Tags: wannacry | ransomware | microsoft | patch

One More Lesson to Learn From the 'WannaCry' Ransomware Attack

Image: One More Lesson to Learn From the 'WannaCry' Ransomware Attack
A view of the new Microsoft Surface Laptop following a Microsoft launch event, May 2, 2017, in New York City. (Drew Angerer/Getty Images)

By Lee Gruenfeld
Tuesday, 23 May 2017 10:16 AM Current | Bio | Archive

Last week I wrote about the latest malicious virus to hurtle its way around the globe. The dangers were thankfully largely contained, albeit by no means over, but considerable damage was wrought in the few days the beast was in full-throated roar.

One positive outcome was that the public at large got a valuable lesson in the risks associated with such attacks and, one hopes, followed expert advice in implementing some simple defenses to thwart similar, inevitable intrusions.

As it turns out, however, there is (at least) one more lesson to be learned. It’s not well known, but it’s very real. Fortunately, it’s also easy to address.

I learned about this from Dr. Charles Popper, Partner and CEO of the TechPar Group in New Jersey. (Disclosure: I’m a Principal Advisor with this firm.) The lesson is this:

The threat to your Windows-based computer is at its very highest immediately following the release of a new security patch from Microsoft, but before you install it.

To understand why this is so, you need to know a little about how the bad guys operate. This is how Dr. Popper explained it to me. Don’t worry: it’s very easy to follow.

Hackers are always on the lookout for a new security patch from Microsoft. They install it on one of their machines the instant it’s available. Then, they do a detailed comparison of the newly updated Windows to the version just preceding it. This gives them a very clear picture of exactly what the Microsoft patch changed.

Which gives them a very clear picture of the security vulnerability Microsoft was trying to fix.

Now they have a roadmap of exactly how to go about building a virus to exploit that security hole. If they get it out and spreading quickly enough, they can infect every computer that hasn’t yet installed the patch.

You gotta give ‘em props for ingenuity, misguided and evil though it might be.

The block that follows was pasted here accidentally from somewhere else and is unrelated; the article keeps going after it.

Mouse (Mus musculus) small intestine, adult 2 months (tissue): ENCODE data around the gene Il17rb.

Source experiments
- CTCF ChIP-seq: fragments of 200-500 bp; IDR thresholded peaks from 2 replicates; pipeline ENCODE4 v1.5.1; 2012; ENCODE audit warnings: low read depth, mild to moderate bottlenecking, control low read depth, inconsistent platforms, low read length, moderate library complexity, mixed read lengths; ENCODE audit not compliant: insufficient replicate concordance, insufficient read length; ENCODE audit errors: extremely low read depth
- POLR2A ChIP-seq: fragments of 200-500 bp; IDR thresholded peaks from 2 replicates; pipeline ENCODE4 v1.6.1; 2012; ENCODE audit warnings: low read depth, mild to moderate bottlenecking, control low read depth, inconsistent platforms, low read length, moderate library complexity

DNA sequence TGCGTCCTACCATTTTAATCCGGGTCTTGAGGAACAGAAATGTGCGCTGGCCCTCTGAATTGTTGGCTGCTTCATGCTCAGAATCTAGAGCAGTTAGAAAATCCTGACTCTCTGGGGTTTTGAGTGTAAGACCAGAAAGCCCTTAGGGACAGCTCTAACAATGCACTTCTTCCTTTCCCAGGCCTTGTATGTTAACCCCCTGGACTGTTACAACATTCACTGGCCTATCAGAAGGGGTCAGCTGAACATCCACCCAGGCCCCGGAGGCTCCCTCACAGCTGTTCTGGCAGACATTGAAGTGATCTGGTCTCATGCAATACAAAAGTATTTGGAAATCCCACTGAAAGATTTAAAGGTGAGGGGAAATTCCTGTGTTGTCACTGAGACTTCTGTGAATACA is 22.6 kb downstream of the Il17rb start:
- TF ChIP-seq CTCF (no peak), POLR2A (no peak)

Your defense against these dark arts? Simple: Don’t delay in installing those patches. Make sure your Windows settings are configured to do that for you automatically. Do that and also follow the advice in last week’s column, and you should be reasonably safe.

At least from that type of threat. Hey: It’s a jungle out there…

Special note to those of you with an interest in the Internet of Things: On July 17 & 18 I’m speaking at two sessions of IoT Evolution Expo in Las Vegas, one of the most prestigious international conferences devoted to the Internet of Things. The first is an address on the changing role of tech support; the second is a panel I’ll be chairing on how the regulatory environment can help or hurt IoT business opportunities. The organizers of IoT Evolution have kindly offered a 20% discount off the registration fee for readers of “A Walk on the Tech Side.” If you’re interested in joining me at this important event, please have a look at the details on the Cholawsky & Gruenfeld Advisory website, here.

Lee Gruenfeld is a managing partner of Cholawsky and Gruenfeld Advisory, as well as a principal with the TechPar Group in New York, a boutique consulting firm consisting exclusively of former C-level executives and "Big Four" partners. He was vice president of strategic initiatives for Support.com, senior vice president and general manager of a SaaS division he created for a technology company in Las Vegas, national head of professional services for computing pioneer Tymshare, and a partner in the management consulting practice of Deloitte in New York and Los Angeles. Lee is also the award-winning author of fourteen critically-acclaimed, best-selling works of fiction and non-fiction. For more of his reports — Click Here Now.

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Hackers are always on the lookout for a new security patch from Microsoft.
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2017-16-23
 

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